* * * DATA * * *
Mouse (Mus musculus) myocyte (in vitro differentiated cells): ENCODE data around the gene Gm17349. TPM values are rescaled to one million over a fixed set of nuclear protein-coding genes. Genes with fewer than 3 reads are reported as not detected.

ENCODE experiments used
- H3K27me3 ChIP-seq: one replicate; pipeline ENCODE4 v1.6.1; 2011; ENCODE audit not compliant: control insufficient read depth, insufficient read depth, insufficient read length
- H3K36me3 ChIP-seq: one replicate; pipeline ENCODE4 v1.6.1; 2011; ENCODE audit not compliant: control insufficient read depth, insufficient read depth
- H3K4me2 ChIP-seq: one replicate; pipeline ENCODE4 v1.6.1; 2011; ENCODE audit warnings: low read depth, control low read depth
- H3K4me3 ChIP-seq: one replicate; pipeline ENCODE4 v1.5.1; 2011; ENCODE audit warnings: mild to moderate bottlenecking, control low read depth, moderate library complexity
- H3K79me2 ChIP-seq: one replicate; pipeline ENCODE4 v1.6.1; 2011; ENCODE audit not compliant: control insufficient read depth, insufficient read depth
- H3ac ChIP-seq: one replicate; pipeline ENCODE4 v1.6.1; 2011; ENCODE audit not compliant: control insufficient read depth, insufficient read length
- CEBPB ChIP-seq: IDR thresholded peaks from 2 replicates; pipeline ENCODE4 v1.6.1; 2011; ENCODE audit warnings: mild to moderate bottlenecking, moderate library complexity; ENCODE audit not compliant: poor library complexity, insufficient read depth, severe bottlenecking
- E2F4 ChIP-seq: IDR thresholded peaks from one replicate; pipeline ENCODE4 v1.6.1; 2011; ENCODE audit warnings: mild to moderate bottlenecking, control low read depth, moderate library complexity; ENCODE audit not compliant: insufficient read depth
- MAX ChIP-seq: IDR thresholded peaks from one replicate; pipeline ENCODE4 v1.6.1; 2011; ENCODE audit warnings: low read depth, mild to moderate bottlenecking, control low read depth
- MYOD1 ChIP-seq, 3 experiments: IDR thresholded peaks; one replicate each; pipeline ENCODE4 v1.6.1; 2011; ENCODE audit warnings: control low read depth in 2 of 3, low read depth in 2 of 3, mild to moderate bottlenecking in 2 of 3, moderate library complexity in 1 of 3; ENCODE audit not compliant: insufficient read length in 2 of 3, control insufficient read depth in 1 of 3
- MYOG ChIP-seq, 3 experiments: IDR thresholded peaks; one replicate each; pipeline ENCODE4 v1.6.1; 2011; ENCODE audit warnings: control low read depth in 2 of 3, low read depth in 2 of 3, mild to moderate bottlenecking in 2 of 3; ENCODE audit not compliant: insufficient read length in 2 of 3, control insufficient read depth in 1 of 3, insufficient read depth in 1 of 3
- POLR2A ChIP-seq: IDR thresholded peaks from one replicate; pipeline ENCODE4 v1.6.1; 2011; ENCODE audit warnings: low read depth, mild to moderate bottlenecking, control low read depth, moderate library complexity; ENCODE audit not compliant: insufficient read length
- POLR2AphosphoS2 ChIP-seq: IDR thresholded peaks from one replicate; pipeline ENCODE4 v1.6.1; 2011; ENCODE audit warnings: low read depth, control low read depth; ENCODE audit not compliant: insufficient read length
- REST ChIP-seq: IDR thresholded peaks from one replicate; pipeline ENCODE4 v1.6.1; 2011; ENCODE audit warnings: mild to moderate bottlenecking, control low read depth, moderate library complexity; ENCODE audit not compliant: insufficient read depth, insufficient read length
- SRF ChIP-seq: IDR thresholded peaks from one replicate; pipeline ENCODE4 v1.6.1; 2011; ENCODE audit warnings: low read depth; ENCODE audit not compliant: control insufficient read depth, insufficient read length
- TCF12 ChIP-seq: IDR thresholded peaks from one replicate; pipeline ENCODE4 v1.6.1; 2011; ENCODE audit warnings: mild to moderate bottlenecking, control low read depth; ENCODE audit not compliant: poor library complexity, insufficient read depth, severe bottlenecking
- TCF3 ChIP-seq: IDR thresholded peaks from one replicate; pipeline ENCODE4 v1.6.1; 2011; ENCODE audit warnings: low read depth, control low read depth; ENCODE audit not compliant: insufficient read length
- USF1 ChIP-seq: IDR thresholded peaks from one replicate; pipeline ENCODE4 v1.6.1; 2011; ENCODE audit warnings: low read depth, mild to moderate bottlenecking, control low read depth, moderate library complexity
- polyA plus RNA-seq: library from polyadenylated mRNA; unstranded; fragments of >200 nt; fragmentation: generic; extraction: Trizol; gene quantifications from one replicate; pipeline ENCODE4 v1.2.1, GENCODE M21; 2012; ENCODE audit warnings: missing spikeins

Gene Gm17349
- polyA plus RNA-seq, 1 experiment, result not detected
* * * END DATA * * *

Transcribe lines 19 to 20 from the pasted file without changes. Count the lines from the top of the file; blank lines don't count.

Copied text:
- TCF3 ChIP-seq: IDR thresholded peaks from one replicate; pipeline ENCODE4 v1.6.1; 2011; ENCODE audit warnings: low read depth, control low read depth; ENCODE audit not compliant: insufficient read length
- USF1 ChIP-seq: IDR thresholded peaks from one replicate; pipeline ENCODE4 v1.6.1; 2011; ENCODE audit warnings: low read depth, mild to moderate bottlenecking, control low read depth, moderate library complexity